This has been a groundbreaking week here at KevinNeeld.com, and it’s all thanks to you! The site reached a personal traffic best with 15,767 visitors over the last 30 days. Not bad for a hockey training site, and it’s all because many of you have been forwarding along posts that you like through facebook, twitter, email, etc. I really appreciate your help in spreading the word!
Another reason for the recent boost in traffic is because of how well-received these two hockey development posts were. If you haven’t had an opportunity to read them yet, check them out at the links below:
As a quick reminder, if you haven’t joined my Hockey Training group on Linked In, please do so now! It’s completely free, and we get to talk about anything hockey related you want. I recently posted a poll about how to deal with the NHL concussion issue that I’d love to have you weigh in on. Check it out here: Hockey Training LinkedIn Group
We also had a few great additions at HockeyStrengthandConditioning.com. If you haven’t already, be sure to check these out.
Mike Potenza kicked things off with an interesting video featuring a piece of equipment I have never seen before. I really liked the control it helped provide during the 1-leg squat Mike demoed in the video. Hopefully I’ll get an opportunity to play around with one soon as I’m sure there is a lot more that you can do with it.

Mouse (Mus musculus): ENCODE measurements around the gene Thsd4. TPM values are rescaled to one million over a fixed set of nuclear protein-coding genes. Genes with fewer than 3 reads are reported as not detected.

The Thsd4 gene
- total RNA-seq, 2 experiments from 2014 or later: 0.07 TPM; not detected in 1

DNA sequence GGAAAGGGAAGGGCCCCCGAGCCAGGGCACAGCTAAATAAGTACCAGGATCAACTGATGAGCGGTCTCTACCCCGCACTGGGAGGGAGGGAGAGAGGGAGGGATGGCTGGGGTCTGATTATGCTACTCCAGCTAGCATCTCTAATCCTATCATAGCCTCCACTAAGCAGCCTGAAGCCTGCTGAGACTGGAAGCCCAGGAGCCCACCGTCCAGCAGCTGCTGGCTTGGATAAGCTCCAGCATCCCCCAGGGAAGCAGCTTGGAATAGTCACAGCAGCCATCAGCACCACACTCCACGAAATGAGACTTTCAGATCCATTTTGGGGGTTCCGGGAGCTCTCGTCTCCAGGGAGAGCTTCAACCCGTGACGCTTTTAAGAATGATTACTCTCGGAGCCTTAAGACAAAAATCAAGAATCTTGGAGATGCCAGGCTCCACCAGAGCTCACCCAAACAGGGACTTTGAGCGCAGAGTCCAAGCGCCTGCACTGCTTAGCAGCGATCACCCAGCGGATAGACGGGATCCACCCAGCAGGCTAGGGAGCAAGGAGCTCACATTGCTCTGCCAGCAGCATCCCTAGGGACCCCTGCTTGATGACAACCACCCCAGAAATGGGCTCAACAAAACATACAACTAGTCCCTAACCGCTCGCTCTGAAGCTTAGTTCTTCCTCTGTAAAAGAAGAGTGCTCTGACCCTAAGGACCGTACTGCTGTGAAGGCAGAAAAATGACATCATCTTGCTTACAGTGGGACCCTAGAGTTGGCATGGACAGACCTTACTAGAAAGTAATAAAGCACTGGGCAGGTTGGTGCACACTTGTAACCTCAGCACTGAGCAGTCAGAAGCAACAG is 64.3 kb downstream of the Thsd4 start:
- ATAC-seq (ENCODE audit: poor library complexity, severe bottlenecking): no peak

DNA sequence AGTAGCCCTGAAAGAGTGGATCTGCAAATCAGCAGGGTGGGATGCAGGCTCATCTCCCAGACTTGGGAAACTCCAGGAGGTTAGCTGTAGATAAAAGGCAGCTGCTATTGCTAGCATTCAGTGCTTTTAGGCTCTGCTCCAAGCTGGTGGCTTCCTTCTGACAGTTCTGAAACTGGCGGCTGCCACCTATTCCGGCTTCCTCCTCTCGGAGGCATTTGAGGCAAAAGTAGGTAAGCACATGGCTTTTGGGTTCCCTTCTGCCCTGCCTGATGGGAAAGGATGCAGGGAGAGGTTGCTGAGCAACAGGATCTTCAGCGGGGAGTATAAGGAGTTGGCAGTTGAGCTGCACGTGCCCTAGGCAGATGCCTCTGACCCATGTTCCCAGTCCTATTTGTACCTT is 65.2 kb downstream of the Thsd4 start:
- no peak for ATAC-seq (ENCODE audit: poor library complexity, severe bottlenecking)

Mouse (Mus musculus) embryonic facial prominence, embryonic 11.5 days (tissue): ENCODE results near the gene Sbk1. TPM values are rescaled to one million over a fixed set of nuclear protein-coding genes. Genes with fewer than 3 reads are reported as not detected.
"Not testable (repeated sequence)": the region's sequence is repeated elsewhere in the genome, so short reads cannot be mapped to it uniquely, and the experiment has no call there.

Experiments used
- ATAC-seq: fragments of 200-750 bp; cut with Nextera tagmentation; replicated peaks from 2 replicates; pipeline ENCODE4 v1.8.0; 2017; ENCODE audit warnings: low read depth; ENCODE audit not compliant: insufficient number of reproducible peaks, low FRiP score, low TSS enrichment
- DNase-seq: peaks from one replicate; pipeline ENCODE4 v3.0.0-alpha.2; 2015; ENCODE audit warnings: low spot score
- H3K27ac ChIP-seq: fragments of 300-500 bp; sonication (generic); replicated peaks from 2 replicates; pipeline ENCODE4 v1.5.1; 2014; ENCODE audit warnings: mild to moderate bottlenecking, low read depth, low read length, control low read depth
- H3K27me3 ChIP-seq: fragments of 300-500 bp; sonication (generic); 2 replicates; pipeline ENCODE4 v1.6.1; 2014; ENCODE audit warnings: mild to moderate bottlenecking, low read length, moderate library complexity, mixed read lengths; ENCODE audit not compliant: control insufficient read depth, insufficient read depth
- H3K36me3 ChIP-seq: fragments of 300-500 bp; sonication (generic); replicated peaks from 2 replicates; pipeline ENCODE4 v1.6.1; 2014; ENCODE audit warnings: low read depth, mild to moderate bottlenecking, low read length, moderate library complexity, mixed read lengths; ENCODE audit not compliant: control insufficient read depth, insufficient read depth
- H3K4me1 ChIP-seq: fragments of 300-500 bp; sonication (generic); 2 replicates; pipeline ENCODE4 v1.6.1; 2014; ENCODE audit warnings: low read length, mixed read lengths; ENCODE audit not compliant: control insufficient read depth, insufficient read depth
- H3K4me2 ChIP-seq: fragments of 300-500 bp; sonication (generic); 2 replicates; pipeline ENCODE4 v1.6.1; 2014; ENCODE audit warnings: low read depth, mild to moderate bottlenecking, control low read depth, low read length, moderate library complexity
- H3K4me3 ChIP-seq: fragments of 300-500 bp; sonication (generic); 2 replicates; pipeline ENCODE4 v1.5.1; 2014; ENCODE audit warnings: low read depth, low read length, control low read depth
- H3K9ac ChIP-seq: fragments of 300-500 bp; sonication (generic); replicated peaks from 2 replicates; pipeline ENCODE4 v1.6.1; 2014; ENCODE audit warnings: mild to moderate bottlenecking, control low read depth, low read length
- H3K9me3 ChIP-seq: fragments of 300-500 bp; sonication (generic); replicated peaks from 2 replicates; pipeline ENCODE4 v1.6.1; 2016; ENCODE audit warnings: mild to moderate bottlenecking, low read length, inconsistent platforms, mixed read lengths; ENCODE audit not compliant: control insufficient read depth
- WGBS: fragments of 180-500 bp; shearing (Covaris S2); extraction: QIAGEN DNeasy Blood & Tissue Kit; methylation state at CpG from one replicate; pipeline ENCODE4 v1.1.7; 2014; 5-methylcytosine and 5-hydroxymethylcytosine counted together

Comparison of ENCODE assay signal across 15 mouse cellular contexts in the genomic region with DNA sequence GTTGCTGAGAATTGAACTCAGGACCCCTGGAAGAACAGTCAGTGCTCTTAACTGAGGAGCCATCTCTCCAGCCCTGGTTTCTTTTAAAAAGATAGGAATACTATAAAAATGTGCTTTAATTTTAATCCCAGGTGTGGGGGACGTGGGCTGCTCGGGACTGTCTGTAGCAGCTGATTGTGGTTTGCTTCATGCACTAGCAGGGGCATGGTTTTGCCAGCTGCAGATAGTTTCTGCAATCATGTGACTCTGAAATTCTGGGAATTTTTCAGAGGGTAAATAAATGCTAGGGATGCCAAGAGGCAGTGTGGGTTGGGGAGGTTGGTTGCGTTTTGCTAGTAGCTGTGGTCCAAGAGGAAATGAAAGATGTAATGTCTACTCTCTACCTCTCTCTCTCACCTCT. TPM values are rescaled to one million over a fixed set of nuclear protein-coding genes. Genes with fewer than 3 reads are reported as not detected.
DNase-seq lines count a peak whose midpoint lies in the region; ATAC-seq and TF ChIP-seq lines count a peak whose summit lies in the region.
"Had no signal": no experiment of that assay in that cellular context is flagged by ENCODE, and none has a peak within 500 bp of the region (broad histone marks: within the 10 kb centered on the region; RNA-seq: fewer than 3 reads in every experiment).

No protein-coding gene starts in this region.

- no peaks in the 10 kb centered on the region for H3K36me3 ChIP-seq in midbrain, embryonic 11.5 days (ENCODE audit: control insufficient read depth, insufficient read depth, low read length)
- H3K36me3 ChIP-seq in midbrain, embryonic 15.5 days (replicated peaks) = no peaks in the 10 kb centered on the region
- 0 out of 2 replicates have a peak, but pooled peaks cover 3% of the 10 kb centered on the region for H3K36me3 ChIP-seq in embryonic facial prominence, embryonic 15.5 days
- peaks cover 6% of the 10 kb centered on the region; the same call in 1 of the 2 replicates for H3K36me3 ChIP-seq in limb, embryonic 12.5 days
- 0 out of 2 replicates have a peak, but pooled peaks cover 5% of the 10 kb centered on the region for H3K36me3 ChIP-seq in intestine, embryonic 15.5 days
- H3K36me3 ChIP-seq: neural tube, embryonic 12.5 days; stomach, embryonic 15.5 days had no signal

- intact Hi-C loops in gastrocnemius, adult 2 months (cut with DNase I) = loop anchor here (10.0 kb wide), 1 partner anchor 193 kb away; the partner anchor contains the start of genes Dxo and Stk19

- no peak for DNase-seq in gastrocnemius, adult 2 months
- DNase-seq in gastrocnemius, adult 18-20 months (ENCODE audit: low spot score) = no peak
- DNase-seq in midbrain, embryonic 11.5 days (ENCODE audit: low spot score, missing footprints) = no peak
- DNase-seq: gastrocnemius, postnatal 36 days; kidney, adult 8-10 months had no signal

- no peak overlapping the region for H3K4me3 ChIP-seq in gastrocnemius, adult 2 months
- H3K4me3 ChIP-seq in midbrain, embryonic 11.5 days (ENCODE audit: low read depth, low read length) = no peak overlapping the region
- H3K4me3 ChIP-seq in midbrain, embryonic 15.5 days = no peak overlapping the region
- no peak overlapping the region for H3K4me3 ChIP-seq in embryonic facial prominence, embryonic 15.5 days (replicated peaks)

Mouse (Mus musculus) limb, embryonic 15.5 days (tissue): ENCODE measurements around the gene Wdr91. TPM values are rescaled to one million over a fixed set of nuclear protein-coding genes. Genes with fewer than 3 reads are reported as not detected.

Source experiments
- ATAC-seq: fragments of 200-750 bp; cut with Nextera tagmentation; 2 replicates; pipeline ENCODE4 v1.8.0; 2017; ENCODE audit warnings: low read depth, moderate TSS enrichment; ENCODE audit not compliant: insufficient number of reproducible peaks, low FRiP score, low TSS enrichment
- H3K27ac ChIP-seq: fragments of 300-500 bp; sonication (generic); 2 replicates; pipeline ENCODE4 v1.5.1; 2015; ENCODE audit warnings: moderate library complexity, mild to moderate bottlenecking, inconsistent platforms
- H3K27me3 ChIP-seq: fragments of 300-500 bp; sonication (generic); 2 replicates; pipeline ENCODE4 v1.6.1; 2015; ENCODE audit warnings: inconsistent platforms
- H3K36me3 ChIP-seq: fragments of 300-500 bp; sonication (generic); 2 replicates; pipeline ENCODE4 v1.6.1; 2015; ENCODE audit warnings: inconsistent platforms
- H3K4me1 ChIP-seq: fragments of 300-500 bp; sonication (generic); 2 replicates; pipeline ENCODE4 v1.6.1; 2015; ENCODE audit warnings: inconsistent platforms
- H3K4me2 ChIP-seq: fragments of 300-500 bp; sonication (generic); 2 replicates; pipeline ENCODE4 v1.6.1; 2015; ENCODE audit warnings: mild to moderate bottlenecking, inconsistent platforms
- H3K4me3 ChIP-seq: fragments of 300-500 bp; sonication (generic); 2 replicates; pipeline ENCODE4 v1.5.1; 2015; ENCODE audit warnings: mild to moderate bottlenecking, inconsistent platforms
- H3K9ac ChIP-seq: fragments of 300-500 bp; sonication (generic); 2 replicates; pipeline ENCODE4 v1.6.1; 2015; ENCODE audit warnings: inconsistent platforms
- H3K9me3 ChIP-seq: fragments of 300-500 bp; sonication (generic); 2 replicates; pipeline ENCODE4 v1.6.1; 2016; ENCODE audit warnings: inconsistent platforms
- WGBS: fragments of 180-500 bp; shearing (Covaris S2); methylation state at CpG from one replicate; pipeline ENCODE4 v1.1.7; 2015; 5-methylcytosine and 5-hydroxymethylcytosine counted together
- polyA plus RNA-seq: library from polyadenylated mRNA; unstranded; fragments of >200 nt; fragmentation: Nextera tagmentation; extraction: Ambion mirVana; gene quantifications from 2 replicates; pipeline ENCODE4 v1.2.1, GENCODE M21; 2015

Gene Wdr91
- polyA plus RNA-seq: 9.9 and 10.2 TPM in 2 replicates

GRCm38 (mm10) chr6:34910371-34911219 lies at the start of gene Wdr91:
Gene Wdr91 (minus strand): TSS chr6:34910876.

Watch the video here >> Pilates Bench-Assisted 1-Leg Squat from Mike Potenza
Sean Skahan added the final phase of his off-season training program. This was the program he used when all of the Ducks were back in town for pre-season, and the volume of on-ice work and bike conditioning was a little higher.
Check out the program here >> Summer 2011 Phase 5 Training Program from Sean Skahan
Finally, Anthony Donskov added a great video on stress management as it pertains to training program design. Anthony is a bright guy and an energetic coach. I’ve been fortunate to have spent some time with him at the Perform Better Summit in Chicago last Summer and at a few of the USA Women’s National Team camps that we’ve worked at. This is a great video because it underlines all the variables that can be manipulated in a training program, some of which are more readily apparent than others.
Watch the video here >> Managing Stress from Anthony Donskov
Lastly, make sure you check out the forum, as there are a couple great discussions. After you log-in, look for these threads:
That’s a wrap for today. As always, if you aren’t a member yet, I encourage you to try out Hockey Strength and Conditioning for a week. It’ll only cost $1, and if it’s not the best buck you’ve ever spent, I’ll
personally refund you!
To your success,
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Kevin has rapidly established himself as a leader in the field of physical preparation and sports science for ice hockey. He is currently the Head Performance Coach for the Boston Bruins, where he oversees all aspects of designing and implementing the team’s performance training program, as well as monitoring the players’ performance, workload and recovery. Prior to Boston, Kevin spent 2 years as an Assistant Strength and Conditioning Coach for the San Jose Sharks after serving as the Director of Performance at Endeavor Sports Performance in Pitman, NJ. He also spent 5 years as a Strength and Conditioning Coach with USA Hockey’s Women’s Olympic Hockey Team, and has been an invited speaker at conferences hosted by the NHL, NSCA, and USA Hockey.